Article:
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Antoinette Harrell has donated her African American History Collection to the Center For Southeast Louisiana Studies. This collection is rich in photographs, documents, original letters, and personal papers. In this collection other historical information can be found on African American People of Tangipahoa and St. Helena Parishes. Please join host Antoinette Harrell as she discusses the important of preserving the genealocial history of the area and place where y
Have you thought about researching in old barns, attics, basements and other places that may house records that isn't in libraries, universities, the National Archives, State Archvies and other places where documents, records, photographs are held? Peonage Researcher & Genealogist Antoinette Harrell has proving without a shadow of a doubt that genealogy researchers and family historians should be looking in places that many may over look when researching their family histor
Previously aired in September- 2011. Please join host Bernice Alexander Bennett and her special guest Antoinette Harrell - genealogist, family historian & host of Nurturing Our Roots Educational Television Program. Antoinette has conducted African American genealogy research at the St. Helena Parish Courthouse for the past seventeen years. Please join my special guest as she discuss the type of documents she found inside the St. Helena Courthouse vault.
U.S. Navy veteran Ted Visner his wife, Kathy Smith and their family of Mt. Pleasant, Michigan, have been living out a horrible nightmare. Two year ago, the family said that they fell victim to a real estate scam by a local sheriff's department employee.
Ted Visner says they bought their former home on a land contract, only to learn seven month later, that the seller, Isabella County Sheriff's Dept., employee Shelly Sweet, was not making monthly payments on the house. A bank foreclosed on the property.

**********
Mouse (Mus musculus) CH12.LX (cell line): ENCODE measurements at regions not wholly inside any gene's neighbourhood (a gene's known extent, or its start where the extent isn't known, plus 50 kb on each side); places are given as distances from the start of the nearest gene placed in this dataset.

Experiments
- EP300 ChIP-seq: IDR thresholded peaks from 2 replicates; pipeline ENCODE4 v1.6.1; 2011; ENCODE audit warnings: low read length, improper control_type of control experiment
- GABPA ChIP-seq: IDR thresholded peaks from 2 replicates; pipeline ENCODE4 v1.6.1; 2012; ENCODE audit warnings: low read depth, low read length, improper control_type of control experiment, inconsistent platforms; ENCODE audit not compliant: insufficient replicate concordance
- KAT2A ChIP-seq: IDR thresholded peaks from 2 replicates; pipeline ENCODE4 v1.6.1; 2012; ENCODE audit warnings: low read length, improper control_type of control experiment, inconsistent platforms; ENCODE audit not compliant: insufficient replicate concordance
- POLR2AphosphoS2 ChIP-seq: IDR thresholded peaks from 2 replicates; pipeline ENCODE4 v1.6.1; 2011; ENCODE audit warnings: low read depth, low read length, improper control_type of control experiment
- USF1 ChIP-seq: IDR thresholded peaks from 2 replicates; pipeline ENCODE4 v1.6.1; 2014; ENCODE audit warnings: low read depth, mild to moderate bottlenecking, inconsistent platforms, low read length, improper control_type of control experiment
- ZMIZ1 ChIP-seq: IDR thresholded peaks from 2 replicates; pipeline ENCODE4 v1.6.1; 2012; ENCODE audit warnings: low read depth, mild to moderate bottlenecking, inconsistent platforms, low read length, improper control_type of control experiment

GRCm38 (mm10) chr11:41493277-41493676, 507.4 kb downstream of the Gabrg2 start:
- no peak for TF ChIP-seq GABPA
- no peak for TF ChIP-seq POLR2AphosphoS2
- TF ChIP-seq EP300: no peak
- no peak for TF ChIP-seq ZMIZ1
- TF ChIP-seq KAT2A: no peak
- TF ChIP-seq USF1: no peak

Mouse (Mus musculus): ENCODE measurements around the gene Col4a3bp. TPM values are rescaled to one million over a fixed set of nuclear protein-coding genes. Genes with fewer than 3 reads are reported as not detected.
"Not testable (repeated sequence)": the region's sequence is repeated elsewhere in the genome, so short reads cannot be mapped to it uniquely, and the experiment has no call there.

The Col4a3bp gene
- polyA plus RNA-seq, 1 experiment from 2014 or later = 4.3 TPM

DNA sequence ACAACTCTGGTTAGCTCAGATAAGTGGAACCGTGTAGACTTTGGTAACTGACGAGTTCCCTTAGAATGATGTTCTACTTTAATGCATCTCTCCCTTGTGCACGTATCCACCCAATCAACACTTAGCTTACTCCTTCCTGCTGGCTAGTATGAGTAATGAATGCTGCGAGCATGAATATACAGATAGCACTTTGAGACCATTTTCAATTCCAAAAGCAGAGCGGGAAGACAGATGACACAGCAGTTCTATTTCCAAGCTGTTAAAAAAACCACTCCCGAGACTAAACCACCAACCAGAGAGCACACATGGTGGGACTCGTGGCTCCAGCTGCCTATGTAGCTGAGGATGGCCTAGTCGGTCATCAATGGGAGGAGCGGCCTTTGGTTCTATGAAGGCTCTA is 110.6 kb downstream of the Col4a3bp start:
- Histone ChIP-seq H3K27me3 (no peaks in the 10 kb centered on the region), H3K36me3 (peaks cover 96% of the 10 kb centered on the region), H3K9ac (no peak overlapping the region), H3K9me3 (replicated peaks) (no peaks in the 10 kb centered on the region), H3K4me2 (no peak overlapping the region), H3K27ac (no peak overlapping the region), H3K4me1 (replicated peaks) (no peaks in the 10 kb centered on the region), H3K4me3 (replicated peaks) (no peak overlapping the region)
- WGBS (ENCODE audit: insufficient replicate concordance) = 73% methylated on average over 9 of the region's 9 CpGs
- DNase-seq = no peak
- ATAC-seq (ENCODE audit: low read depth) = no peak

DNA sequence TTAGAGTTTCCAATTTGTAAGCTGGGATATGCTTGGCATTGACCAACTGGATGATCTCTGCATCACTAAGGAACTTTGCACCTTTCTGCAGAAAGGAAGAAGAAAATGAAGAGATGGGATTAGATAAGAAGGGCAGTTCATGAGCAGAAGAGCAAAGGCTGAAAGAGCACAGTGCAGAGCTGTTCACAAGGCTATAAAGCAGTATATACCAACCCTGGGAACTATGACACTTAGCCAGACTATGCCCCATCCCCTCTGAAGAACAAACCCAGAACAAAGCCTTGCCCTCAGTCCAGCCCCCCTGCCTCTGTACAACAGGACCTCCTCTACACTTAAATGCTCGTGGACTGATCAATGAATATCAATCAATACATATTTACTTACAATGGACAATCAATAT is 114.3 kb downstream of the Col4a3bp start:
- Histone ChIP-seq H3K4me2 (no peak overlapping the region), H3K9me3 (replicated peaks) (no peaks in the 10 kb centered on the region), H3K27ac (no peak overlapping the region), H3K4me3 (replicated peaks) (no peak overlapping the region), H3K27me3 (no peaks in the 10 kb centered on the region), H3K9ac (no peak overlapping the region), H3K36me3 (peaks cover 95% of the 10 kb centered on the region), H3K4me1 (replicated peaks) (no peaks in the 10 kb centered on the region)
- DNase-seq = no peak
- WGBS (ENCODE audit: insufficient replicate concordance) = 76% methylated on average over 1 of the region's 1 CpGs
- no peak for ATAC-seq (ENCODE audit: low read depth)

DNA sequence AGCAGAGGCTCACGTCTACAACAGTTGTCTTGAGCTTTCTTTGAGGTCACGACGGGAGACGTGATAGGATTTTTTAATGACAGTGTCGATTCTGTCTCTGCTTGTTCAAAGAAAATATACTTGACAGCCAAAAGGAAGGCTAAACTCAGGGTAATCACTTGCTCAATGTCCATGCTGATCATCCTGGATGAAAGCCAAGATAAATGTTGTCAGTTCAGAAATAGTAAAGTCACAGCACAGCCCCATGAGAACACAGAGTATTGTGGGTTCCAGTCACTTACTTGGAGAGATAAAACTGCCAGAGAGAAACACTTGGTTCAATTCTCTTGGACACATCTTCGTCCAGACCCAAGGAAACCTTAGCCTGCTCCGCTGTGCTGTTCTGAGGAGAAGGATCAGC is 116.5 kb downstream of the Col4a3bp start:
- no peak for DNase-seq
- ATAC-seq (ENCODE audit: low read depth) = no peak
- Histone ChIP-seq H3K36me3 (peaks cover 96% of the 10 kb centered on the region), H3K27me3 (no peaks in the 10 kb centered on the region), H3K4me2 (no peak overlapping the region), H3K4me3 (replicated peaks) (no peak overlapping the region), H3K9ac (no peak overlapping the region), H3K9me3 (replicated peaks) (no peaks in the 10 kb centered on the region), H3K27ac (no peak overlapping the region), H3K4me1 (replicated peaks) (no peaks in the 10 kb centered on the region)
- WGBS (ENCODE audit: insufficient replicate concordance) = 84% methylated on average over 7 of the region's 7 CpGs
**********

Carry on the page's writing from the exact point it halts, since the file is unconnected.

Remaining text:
Please join Antoinette Harrell and her guest Ted Visner as they discuss this horrible nightmare.
As a child, I had a great appreciation for the land my great maternal grandmother Emma Mead Harrell purchased in 1896 and 1902 in Amite, Louisiana. The land that has been in our family for seven generations. The land provided food, water, and a place where the Harrell family called home.
According to an article written and published by Spencer D.Wood and Jess Gilbert " Returning African American Farmers to the Land" today, there are only about 18,000 black farmers in the United States. Declining by 98 percent since 1920. Many of our family members and ancestors had land taken away from them by racial oppression, economic presssures, and finanical crisis.
Last week my special guest C.J. Holliday talked about the 837 acres of land her family own in Carroll , Mississippi. She stated that someone is trying to take their land from them. She also stated that her brother was beaten up over the land this year and other family members were even murdered.
Please join host Antoinette Harrell and her special guest C.J. Holiday as they continue this discussion from last Tuesday's night show.